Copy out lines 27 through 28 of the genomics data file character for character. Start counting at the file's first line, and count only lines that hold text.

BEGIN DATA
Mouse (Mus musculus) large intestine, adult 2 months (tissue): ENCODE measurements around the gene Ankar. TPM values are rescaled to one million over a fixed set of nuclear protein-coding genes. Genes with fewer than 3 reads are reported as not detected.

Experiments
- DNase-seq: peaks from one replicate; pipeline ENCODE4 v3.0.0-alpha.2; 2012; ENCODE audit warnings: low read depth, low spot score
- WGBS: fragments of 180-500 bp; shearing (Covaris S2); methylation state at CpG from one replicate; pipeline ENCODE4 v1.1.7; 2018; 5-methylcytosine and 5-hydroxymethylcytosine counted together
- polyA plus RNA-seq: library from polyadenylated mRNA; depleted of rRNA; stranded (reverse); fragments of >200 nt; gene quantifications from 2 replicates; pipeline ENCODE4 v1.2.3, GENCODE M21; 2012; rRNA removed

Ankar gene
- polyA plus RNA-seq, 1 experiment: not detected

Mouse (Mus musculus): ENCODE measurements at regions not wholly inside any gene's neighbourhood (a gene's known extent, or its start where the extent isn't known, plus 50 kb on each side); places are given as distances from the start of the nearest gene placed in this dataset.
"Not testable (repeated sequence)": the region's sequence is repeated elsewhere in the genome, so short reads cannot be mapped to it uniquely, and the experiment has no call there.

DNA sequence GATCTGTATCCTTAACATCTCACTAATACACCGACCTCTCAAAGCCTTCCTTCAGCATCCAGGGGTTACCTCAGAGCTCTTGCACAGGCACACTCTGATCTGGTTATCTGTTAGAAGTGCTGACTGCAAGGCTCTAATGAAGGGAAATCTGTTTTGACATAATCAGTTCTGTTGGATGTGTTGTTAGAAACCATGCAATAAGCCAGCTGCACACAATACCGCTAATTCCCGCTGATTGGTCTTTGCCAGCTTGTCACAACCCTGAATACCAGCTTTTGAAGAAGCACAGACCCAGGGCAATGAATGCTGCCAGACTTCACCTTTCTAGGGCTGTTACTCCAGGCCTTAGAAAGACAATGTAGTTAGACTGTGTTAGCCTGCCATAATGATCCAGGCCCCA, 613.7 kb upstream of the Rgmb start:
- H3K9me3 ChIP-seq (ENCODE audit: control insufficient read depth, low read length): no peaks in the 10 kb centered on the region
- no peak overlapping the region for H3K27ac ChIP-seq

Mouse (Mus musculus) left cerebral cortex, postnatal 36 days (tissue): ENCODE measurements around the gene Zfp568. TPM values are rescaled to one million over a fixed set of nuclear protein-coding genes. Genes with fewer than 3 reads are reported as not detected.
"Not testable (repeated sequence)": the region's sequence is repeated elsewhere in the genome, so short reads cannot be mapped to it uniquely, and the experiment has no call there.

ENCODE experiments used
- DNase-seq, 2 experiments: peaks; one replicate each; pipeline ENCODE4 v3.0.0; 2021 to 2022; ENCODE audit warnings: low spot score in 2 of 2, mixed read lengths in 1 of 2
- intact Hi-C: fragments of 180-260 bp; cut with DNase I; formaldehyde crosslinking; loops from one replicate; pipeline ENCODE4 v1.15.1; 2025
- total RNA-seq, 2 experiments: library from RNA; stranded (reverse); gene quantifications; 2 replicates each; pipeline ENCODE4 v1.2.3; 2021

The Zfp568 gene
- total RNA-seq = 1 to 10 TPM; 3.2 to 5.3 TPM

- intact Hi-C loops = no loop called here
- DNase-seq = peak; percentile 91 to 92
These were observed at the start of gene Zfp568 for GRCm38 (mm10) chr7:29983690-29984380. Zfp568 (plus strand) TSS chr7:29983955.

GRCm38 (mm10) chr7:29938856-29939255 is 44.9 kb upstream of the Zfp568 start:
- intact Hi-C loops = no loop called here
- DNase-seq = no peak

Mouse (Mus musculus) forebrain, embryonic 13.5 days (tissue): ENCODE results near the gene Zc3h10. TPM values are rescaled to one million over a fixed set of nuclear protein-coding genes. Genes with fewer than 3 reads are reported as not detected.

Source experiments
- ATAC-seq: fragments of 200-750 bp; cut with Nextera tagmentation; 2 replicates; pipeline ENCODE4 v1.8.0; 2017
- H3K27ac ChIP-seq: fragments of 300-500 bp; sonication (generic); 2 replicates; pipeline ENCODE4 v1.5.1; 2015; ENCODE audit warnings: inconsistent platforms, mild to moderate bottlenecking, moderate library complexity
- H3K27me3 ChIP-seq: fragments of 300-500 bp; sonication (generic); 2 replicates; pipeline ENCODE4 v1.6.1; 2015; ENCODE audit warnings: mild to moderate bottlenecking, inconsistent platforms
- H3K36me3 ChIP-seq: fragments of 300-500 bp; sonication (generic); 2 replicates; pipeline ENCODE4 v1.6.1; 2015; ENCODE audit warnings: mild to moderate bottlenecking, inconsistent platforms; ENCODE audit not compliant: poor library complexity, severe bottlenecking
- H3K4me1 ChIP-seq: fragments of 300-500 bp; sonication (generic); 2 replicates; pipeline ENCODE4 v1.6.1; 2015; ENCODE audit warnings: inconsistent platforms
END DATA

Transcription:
Mouse (Mus musculus) forebrain, embryonic 13.5 days (tissue): ENCODE results near the gene Zc3h10. TPM values are rescaled to one million over a fixed set of nuclear protein-coding genes. Genes with fewer than 3 reads are reported as not detected.

Source experiments